Celebrating Some of the Greatest Life Scientists of All Time

Scientist in lab

(DGIwire) – Life science helps us better understand the living world around us. Researchers spend countless hours in the laboratory or bent over desks furiously scribbling what would, to the layman, look like chicken scratch but might be, in reality, the pen marks of genius. Some of them achieve greatness.

Here are five of the greatest life scientists, as described on Biography Online and many other websites:

• Charles Darwin:
In the struggle for survival, the fittest win out at the expense of their rivals because they succeed in adapting themselves best to their environment. With this statement, Darwin became one of the most important men to have ever walked the earth. It eventually evolved into his theory of evolution, which is the basis for much of modern biology.

• Louis Pasteur: This French microbiologist is the man behind the process of pasteurization. He made discoveries in vaccination and created vaccines for rabies and anthrax. He also studied the causes and prevention of diseases, thus saving many lives. He contributed to the germ theory of disease and its application in clinical medicine. All of this led to Pasteur being titled the “father of microbiology.”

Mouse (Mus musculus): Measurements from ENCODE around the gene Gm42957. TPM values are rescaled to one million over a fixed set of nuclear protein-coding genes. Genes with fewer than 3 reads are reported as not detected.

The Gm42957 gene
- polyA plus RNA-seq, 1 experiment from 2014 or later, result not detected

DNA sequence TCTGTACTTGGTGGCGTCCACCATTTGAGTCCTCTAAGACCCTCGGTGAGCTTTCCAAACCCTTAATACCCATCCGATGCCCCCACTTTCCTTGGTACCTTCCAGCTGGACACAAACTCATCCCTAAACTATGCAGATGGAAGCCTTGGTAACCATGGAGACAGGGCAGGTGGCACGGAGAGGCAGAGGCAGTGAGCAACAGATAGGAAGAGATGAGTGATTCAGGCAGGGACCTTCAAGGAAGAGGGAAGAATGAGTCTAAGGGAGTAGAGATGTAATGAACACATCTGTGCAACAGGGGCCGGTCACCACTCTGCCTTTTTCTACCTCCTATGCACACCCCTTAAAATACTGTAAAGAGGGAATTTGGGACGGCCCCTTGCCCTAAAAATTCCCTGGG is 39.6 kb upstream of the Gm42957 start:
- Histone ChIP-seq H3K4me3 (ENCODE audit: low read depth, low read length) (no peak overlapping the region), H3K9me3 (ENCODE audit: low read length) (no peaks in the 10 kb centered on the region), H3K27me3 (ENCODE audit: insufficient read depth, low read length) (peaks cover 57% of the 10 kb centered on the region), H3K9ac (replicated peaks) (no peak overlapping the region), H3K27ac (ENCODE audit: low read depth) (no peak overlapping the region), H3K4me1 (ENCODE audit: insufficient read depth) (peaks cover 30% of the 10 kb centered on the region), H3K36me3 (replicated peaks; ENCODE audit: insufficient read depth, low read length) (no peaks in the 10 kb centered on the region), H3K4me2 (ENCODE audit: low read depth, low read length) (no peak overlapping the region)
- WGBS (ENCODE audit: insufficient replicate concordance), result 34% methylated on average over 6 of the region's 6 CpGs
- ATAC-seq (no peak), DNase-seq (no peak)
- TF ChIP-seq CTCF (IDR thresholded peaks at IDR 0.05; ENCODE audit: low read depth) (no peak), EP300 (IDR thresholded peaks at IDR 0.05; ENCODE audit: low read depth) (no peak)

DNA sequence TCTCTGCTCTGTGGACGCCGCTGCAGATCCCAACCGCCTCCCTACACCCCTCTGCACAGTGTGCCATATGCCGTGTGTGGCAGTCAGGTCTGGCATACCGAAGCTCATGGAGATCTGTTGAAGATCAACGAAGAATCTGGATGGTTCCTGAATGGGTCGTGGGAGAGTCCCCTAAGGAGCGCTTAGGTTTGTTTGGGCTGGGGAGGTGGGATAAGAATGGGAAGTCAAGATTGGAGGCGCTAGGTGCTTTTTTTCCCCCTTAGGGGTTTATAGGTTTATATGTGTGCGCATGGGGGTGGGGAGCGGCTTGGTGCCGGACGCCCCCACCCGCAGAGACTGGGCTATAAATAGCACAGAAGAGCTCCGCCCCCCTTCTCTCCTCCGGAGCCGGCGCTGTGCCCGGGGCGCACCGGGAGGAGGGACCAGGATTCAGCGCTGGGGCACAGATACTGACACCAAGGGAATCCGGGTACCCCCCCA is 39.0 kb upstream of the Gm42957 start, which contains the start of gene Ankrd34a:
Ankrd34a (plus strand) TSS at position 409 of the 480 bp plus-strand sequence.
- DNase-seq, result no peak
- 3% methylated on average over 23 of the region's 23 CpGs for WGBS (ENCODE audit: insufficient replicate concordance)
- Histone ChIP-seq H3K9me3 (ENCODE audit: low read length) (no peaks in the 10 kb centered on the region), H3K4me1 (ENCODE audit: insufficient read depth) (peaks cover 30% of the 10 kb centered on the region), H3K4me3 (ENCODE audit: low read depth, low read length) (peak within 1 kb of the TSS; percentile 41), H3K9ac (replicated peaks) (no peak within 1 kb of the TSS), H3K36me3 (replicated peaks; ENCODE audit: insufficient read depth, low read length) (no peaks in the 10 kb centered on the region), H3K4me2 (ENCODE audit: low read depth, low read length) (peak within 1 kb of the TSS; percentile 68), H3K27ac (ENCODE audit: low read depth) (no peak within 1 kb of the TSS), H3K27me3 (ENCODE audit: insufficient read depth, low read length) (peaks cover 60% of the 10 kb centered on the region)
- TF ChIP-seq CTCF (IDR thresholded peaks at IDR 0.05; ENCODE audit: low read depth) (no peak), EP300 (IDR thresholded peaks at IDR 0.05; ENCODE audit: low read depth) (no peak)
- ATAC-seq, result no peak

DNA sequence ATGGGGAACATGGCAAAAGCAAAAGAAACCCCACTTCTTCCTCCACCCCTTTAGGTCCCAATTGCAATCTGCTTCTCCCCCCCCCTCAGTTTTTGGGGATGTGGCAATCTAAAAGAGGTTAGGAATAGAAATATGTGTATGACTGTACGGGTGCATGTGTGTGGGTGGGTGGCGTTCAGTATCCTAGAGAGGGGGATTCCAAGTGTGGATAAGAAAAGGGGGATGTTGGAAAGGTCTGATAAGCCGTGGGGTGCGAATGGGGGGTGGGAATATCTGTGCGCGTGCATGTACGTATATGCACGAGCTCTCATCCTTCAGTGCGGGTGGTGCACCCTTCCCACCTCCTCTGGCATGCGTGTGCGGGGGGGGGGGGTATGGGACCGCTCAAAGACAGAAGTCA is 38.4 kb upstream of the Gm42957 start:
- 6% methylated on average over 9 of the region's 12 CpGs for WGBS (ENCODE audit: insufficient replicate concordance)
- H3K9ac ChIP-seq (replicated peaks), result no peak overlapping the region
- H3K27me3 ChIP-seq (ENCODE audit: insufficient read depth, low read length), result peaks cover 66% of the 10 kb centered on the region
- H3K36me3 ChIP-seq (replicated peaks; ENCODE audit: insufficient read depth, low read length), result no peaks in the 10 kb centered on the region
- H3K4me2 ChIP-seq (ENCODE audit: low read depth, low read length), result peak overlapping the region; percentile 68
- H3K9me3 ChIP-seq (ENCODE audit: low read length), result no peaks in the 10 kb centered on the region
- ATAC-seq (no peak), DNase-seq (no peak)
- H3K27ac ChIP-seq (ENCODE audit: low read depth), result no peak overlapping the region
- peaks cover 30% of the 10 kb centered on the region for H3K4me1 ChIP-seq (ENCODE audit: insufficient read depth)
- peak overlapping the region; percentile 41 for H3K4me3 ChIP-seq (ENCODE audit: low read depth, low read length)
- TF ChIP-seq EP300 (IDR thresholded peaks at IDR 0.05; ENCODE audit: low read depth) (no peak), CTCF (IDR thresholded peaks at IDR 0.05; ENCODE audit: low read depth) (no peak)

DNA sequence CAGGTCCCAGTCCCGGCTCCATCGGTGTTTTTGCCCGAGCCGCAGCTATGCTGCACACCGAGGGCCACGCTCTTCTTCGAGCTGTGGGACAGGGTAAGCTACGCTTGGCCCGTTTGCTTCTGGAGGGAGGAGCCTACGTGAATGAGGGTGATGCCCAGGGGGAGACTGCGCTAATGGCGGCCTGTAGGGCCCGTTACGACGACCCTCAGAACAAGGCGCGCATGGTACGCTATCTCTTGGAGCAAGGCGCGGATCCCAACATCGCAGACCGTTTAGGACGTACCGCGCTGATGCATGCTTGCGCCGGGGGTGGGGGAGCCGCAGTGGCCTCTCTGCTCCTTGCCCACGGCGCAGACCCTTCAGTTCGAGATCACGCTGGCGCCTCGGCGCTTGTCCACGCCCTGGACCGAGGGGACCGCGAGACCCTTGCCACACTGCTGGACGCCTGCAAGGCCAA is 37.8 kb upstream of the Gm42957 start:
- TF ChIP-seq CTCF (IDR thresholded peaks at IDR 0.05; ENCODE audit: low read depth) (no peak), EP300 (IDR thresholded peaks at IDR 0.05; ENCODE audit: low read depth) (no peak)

• Sir Alexander Fleming: His best-known discoveries are the enzyme lysosome in 1923 and the antibiotic substance benzylpenicillin (Penicillin G) from the mould Penicillium notatum in 1928, for which he shared the Nobel Prize in Physiology or Medicine in 1945 with Howard Florey and Ernst Boris Chain.

• Barbara McClintock: In the late 1940s, McClintock challenged existing concepts of what genes were capable of when she discovered that some genes could be mobile. Her studies of chromosome breakage in maize led her to discover a chromosome-breaking locus that could change its position within a chromosome.

• David Baltimore: In 1970 Baltimore and his wife Alice Huang discovered reverse transcriptase, an enzyme that allows RNA to synthesize DNA in retroviruses. He shared the 1975 Nobel Prize in Physiology or Medicine with Renato Dulbecco and Howard Temin for his experimental confirmation of the connection between certain RNA viruses and cancer.

There is an old saying that researchers are only as good as their equipment. “The past inspires us to continue to innovate and do better every day,” says Jeffrey A. Duchemin, president and CEO of Harvard Bioscience. Based in Holliston, MA, the company offers the highest-quality tools and equipment for university, government and other research laboratories. Its product range is extensive, from molecular analysis instruments to electrophysiology tools.

“While we can’t guarantee that anyone using our equipment will one day make a ‘greatest scientists of all time’ list, we are pleased to provide the tools researchers need to push back the boundaries of knowledge in the 21st century,” Duchemin adds.

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